He didn’t dance for a LONG time.
This was a big deal. Dancing was Hubbie’s forte. The way he effortlessly and magically glided to the folk music, his feet seemingly floating in the air, arms waving about in focused movement as if conducting the people and arena around him…
The love and passion were so evident on his face when he danced like this. It was pure joy and happiness for the music manifested, and the expression came forth as his body responded to the music, from the beam stretching from cheek to cheek, all the way to his tip-toes.
It’s all about moving on your tip-toes. There is NO OTHER way to do it, he would say.
So I knew then when his Dad died, that he would stay off the dancing for a while.
Because, not doing the things you love, as passionate as you might be about them, is one of the natural processes of grieving. Hell, you don’t want to do barely anything, let alone something that makes you happy, or used to make you happy, when you are so sad.
It was harder in his case to even contemplate dancing… because it had been a great love he and his Dad shared.
Father and Son. The image epitome. Side by side, arms outstretched, touching shoulders, as they moved in perfect unison, in big grand movements, sweeping their arms wide as they turned around, and kicked and jumped and paraded for all to see.
It was the perfect image of familial bliss. And it was.
But after a year of grieving, Hubbie still couldn’t do it. He forced himself here and there, but there was just no love for the act of dancing…
He stopped dancing. Cold turkey. Just, GONE.
It made me so sad. Here was a part of Hubbie that brought him so much joy, and yet he wasn’t doing it anymore, so strong was the loss and unhappiness in his heart.
“Do it for your Dad,” I would suggest gently. “He would be so proud to see you dancing on in his name.”
But my words were empty. The intention was meaningless, because the person behind the meaning, was not here anymore.
This year will mark 5 years from his Dad’s passing. And though there were some small moments over the past year where he danced here, he danced there, with some substance of meaning, a breadth of the passion he used to hold, signifying a subtle change to the Hubbie of old maybe occurring… tonight something happened.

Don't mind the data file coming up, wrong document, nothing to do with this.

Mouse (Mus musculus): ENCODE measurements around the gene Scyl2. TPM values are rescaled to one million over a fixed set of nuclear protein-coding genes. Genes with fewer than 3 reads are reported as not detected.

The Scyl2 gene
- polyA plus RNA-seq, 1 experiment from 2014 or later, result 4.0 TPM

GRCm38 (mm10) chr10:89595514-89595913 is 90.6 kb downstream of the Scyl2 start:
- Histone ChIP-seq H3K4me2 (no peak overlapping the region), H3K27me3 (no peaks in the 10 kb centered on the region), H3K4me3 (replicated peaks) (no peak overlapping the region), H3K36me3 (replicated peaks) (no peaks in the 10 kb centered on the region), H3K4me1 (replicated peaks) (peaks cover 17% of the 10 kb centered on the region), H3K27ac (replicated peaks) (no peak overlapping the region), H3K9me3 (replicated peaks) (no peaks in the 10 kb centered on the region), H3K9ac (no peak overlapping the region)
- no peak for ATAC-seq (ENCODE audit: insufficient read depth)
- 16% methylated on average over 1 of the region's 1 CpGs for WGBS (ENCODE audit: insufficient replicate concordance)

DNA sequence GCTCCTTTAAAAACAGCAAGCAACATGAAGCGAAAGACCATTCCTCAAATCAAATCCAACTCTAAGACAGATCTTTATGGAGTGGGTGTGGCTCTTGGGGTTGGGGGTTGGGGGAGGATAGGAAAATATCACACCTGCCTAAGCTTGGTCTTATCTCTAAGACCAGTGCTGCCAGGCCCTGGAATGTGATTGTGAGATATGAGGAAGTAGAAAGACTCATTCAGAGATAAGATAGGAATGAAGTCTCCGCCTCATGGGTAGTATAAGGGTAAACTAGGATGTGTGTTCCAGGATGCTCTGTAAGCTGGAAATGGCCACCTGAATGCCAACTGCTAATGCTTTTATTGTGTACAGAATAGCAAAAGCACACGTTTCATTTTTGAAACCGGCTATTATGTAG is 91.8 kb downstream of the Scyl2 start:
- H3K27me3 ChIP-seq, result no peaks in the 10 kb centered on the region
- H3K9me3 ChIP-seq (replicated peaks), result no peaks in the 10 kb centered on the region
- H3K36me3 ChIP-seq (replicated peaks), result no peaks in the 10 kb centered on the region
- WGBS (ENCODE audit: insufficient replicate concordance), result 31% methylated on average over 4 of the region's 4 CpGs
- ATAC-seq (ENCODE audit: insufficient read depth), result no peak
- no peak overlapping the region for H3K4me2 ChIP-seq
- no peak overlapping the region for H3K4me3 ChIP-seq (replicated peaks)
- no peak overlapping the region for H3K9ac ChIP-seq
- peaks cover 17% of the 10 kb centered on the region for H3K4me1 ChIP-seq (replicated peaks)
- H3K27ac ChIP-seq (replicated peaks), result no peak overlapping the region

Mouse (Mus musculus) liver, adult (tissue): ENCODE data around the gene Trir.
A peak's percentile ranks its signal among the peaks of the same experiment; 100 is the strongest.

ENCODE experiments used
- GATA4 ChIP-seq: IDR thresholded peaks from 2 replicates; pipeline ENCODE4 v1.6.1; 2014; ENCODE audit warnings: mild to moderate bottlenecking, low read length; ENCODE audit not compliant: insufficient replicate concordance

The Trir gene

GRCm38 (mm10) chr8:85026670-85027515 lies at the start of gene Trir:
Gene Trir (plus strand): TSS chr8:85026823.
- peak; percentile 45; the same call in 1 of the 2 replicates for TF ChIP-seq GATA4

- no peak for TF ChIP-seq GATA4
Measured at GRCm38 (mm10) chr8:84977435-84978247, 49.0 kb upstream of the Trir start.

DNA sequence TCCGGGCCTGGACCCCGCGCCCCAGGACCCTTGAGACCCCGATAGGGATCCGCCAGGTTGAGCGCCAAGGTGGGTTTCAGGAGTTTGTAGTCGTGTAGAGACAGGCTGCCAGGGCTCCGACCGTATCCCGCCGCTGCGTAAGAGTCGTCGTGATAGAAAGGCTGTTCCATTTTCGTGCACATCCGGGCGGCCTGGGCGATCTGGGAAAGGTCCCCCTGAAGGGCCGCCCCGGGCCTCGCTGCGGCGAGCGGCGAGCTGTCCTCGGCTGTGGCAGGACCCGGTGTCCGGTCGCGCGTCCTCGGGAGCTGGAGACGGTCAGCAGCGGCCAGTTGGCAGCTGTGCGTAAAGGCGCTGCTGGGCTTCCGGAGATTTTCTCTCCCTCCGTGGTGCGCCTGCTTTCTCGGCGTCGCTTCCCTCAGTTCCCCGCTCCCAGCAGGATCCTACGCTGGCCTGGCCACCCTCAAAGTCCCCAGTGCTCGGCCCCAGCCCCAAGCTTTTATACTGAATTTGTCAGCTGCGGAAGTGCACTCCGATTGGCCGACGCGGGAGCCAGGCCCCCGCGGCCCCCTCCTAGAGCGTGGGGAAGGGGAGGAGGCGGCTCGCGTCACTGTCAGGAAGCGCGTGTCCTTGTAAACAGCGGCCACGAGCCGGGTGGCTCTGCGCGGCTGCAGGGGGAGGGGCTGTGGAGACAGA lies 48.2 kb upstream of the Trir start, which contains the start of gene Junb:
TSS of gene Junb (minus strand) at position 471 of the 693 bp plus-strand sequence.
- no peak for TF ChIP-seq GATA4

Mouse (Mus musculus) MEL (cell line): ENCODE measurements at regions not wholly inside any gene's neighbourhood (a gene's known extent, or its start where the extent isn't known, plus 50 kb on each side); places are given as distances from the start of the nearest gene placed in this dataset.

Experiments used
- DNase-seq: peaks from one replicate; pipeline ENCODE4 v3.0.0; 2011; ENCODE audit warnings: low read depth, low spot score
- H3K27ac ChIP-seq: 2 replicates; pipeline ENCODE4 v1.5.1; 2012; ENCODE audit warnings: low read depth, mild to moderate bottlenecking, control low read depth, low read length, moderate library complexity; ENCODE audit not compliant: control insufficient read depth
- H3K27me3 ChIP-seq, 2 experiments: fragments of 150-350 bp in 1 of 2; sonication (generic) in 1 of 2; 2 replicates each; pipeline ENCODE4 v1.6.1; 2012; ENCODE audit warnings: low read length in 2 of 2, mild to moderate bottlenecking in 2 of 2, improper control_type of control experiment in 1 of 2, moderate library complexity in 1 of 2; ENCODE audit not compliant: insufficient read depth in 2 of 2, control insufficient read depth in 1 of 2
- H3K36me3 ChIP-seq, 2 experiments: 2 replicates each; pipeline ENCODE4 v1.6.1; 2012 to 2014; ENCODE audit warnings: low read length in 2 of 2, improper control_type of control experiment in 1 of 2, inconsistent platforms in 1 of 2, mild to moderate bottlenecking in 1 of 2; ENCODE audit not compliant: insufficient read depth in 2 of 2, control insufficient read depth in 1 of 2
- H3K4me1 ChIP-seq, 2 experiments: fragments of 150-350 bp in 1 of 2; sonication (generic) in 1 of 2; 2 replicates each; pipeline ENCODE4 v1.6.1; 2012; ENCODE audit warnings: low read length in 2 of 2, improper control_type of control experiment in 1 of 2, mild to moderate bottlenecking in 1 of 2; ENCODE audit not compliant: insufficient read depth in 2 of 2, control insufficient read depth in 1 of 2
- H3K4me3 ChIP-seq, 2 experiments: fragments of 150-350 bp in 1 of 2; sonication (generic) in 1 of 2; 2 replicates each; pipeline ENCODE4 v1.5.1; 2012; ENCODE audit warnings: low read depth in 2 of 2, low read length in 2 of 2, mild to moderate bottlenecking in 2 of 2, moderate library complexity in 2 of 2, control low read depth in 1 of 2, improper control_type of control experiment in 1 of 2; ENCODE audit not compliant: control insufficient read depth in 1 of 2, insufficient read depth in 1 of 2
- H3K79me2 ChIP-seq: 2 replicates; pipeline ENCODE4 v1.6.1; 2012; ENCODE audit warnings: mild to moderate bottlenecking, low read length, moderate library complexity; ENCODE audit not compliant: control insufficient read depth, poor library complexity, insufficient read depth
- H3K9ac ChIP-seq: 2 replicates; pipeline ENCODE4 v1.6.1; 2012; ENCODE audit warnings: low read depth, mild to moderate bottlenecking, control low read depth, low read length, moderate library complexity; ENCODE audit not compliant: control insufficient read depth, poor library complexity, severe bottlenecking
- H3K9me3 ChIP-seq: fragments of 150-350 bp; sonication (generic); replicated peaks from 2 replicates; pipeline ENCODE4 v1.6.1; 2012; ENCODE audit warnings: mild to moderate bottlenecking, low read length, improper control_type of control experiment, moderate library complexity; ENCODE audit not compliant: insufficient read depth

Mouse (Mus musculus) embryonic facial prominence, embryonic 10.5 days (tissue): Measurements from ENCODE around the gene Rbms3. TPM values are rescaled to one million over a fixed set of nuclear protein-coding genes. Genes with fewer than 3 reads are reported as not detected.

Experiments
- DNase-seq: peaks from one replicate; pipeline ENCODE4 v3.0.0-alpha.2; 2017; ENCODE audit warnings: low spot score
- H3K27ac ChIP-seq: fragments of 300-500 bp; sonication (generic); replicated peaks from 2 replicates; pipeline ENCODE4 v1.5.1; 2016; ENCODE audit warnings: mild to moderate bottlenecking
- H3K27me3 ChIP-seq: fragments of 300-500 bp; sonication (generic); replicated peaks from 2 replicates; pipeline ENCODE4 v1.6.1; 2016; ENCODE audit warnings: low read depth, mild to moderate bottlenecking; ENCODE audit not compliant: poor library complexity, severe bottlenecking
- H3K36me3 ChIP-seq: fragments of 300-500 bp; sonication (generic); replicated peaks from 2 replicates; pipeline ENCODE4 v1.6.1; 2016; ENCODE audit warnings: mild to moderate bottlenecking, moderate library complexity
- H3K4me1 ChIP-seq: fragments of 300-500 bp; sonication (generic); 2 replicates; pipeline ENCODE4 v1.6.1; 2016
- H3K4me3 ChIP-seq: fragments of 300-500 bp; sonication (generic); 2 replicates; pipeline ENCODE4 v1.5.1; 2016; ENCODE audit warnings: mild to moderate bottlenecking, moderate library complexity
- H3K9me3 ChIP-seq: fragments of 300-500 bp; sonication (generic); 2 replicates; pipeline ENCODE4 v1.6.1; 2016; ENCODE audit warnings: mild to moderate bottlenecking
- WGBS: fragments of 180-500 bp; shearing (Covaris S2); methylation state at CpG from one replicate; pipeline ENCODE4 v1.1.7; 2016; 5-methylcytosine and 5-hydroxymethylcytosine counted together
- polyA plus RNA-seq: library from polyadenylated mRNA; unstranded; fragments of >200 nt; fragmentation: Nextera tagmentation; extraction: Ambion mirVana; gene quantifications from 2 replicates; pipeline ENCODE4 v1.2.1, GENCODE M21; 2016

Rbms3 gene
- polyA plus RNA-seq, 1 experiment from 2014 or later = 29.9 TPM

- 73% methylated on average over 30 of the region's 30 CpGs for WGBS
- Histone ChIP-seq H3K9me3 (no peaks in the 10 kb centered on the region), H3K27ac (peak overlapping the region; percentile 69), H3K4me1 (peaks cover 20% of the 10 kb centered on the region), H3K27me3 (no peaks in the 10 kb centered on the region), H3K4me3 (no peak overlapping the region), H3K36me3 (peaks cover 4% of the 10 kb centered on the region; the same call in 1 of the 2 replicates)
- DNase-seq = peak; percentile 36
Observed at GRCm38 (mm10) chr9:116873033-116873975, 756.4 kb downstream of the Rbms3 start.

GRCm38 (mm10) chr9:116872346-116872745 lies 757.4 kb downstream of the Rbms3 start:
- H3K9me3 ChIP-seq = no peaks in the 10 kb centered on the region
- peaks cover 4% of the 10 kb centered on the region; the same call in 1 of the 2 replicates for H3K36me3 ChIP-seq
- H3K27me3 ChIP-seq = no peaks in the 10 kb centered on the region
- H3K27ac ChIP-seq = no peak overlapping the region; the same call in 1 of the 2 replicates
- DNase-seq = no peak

He had the music on before we headed out, and was dancing around the house, “warming up.”
He made sure to have his dancing shoes on.
And when a suitable song sang out over the dance floor, he took me… and he also took the arm of his Dad’s peer – a close relative and friend of his father’s, a fellow music lover and dancing companion – and he said “you’re coming with me. In place of my Dad.”
I was on one side of Hubbie, looking over as the two of them made light of their feet. They danced and jumped around, hopping and skipping, and turning around with grins from ear to ear.
His late father’s peer stood proudly beside Hubbie, honoured he had been chosen to dance in place of such an important and influential person from Hubbie’s life.
And in that moment as I glanced over at the two of them making a scene, causing a dancefloor stir, and galloping around jovially, something in my heart tugged, and I teared up.
There was that smile.
There was the skip in his step.
The lightness of movement had returned.
He was dancing again, full gusto.
My Hubbie, was back ♥♥♥